With no direct heir in sight, Louis of Hungary again raised the issue of Hungarian rights in Naples. As part of his campaign Louis wed his daughter Catherine to one of the king of France’s sons, Louis, Duke of Touraine[viii]. The settlement stated that Catherine was dowered with the domains of Naples, Provence and Piedmont. Gregory refused to accept the document and warned Joanna of Louis’ plans.
On 25th March 1376 Joanna married Otto, Duke of Brunswick, a soldier in the service of his cousin the Marquis of Montferrat[ix]. Spinelli recommended the marriage to Joanna as a way of securing control of Piedmont. Otto, the most reliable and supportive of all her husbands, was rewarded with the title of the Duke of Calabria and the principality of Taranto[x]. In a letter to King Louis, the Florentines claimed that Joanna was;
‘Humiliating Italy by mixing the blood of the glorious Angevin race with the detestable blood of a German prince.’[xi]
In the summer of 1376 Margherita and her four children returned from Hungary to live at Joanna’s court.
The Papacy Divided
Pope Urban VI
Gregory died in March 1378 and the Romans demanded that his replacement be an Italian. Under duress the flawed election saw a Neapolitan crowned Urban VI, while Robert of Geneva was left on the sidelines. The new pope was not a reasonable man, being;
‘One of the most arbitrary, and, indeed, insane of all the popes…..usually described as , capricious, arbitrary, deceitful, distrustful, nepotistic and vengeful, even by his defenders.’[xii]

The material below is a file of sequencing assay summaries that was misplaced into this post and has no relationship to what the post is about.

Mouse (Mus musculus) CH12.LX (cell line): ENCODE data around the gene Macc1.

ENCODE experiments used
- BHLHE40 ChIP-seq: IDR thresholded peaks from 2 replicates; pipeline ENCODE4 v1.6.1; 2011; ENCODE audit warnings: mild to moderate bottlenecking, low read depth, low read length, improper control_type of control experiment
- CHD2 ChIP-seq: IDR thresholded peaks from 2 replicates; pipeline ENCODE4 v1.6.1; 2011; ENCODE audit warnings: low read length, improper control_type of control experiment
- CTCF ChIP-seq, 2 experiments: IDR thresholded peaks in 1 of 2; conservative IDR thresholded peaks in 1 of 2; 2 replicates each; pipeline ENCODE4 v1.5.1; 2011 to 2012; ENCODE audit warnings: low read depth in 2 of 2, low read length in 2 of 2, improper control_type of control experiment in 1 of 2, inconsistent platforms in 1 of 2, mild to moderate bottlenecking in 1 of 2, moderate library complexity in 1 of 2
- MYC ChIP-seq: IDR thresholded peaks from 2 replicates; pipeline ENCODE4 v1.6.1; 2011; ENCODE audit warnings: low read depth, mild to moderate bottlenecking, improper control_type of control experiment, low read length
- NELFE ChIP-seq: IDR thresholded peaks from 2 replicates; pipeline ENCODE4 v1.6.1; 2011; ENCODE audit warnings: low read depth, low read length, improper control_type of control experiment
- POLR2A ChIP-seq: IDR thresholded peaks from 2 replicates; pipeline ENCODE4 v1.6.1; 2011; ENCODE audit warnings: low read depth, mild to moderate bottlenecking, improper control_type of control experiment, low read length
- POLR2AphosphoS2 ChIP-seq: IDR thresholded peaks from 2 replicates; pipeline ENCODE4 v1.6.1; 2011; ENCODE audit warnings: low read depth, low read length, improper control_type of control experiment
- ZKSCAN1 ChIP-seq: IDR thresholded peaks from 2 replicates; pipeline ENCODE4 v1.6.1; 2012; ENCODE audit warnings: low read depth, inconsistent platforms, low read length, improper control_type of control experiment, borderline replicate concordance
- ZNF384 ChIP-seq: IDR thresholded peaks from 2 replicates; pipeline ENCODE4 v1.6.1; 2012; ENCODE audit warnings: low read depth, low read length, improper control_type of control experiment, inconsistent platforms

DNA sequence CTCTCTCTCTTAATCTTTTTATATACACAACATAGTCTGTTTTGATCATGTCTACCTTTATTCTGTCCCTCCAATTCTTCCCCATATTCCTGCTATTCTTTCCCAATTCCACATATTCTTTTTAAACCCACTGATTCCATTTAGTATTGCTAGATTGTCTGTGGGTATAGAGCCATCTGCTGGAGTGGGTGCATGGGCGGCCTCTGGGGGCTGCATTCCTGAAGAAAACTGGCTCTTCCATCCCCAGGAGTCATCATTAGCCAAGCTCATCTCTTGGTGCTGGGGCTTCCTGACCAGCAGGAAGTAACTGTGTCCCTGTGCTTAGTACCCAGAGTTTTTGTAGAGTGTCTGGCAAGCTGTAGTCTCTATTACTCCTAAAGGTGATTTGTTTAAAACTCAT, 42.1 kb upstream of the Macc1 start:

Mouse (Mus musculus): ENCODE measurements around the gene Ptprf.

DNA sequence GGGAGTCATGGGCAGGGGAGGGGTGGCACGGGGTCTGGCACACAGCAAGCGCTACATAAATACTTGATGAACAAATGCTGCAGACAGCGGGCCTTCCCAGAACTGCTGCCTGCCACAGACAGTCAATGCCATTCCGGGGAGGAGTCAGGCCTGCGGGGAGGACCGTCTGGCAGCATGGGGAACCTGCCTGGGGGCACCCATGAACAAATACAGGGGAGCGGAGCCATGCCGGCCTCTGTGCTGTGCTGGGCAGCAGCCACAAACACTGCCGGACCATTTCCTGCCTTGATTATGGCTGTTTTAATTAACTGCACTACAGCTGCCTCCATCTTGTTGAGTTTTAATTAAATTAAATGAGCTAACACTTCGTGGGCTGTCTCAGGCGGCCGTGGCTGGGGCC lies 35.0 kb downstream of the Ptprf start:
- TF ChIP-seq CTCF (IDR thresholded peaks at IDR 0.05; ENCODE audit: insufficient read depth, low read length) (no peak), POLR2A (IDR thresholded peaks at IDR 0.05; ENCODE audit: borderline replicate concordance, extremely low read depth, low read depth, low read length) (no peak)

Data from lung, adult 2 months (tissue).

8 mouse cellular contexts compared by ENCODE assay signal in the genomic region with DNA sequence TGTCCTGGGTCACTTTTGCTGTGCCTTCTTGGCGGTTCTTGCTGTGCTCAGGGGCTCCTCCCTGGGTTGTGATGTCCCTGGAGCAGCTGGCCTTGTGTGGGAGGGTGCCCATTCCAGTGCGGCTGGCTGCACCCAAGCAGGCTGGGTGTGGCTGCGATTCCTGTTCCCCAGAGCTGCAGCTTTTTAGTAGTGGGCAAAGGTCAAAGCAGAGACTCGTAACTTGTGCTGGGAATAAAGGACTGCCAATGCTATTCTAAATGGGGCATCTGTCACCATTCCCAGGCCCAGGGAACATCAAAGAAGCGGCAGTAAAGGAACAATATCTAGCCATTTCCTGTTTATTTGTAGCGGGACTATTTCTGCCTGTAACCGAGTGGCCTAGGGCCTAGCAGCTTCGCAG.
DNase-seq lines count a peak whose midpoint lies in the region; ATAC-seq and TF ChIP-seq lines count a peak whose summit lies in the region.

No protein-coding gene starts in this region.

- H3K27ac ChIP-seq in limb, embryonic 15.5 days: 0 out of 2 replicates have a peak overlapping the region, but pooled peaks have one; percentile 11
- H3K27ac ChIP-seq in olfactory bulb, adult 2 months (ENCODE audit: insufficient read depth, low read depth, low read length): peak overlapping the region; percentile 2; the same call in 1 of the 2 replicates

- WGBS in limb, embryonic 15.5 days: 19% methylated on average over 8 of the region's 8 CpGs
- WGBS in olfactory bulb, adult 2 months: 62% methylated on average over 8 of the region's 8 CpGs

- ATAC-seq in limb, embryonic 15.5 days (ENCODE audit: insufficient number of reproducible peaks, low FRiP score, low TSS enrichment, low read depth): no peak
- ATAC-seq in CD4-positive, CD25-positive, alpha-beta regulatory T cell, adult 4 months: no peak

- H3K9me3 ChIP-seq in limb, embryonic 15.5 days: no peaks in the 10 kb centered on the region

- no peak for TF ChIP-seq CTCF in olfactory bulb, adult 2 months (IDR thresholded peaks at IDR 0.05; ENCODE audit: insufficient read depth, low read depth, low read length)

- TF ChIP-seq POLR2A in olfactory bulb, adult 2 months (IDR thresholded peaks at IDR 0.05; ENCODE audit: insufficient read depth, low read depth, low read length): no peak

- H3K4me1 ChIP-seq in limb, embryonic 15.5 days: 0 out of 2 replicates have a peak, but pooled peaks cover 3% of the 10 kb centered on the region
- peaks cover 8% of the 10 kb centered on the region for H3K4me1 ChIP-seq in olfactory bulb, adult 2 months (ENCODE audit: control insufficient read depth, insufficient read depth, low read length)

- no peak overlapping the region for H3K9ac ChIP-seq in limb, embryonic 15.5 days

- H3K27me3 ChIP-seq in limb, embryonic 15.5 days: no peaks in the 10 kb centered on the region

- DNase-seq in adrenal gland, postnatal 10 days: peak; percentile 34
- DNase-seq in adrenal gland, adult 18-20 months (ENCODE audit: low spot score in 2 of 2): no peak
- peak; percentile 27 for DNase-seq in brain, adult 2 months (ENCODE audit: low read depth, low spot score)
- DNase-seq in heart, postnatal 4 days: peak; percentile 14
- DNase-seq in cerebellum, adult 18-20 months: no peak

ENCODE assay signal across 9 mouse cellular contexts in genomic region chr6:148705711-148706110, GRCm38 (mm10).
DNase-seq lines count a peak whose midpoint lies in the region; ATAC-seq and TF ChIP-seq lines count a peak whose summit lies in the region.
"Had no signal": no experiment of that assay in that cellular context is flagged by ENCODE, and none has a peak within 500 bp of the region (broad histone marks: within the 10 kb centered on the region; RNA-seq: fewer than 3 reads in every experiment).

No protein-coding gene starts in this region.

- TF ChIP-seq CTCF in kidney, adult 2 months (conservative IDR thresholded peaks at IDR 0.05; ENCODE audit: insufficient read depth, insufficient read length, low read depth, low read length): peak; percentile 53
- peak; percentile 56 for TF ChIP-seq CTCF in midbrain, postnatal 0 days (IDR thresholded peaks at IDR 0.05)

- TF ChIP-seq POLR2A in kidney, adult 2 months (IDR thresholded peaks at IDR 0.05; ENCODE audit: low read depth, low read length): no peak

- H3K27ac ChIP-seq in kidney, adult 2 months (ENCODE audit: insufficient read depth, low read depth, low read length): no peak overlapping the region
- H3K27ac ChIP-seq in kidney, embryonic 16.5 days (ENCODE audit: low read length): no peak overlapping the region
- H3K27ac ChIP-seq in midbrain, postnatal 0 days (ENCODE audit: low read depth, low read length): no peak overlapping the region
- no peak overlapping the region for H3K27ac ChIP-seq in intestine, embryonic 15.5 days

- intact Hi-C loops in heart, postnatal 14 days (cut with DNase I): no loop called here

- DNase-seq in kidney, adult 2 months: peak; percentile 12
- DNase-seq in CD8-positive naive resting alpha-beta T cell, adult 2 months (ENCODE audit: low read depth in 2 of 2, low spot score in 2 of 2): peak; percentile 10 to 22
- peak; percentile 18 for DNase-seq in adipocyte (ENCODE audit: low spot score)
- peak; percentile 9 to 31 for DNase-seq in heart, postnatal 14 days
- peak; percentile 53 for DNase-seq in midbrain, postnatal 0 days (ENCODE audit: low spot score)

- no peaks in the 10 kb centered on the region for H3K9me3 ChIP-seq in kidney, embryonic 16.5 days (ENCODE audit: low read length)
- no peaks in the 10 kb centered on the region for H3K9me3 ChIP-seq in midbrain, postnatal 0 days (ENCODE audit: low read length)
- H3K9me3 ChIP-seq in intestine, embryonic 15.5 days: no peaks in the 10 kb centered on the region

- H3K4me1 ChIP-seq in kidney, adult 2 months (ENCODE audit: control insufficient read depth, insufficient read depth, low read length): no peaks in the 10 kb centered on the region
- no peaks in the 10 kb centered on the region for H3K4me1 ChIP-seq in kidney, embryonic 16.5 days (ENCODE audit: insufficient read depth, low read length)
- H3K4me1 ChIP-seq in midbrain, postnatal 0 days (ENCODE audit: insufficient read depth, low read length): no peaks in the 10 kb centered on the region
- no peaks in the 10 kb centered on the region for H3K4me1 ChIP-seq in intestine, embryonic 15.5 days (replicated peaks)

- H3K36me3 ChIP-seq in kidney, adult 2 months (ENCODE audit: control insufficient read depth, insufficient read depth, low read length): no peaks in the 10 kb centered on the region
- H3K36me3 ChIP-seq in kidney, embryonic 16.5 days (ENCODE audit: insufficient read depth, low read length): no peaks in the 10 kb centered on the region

The French cardinals slipped away and from the safety of Anagni demanded a fresh election, Urban’s election was declared invalid. Moving to Fondi they elected Robert of Geneva as Clement VII, to become known as the Antipope; the Western Schism had begun.

The next step was to get rid of the unwanted Urban, who failed to respond to the offer from Fondi to step down. Clement hired mercenaries to attack Rome and Urban. On 16th July Clement’s troops won a victory over the Romans and Urban, a Neapolitan, begged Joanna for assistance.
Antipope Clement VII
The cardinals at Fondi sent representatives to Joanna and managed to persuade her of the invalidity of Urban’s election. Joanna’s support henceforth was given to Clement, for which she was reproached by Catherine Benincasa, one of Urban’s supporters;
‘You who were a branch of the true vine, have cut yourself off from it with the knife of self-love. You who were a legitimate daughter, tenderly beloved of her father, the Vicar of Christ on earth, Pope Urban VI., who is really the Pope the highest pontiff, have divided yourself from the bosom of your mother, Holy Church, where for so long a time you have been nourished. Oh me! oh me! one can mourn over you as over a dead woman.’ [xiii]
The king of France was particularly delighted over the decision to declare Urban’s election invalid and the re-election of Clement. Against Clement were ranged the Holy Roman Emperor, the king of England and the king of Hungary.
Hungarian Interference
Castello Fondi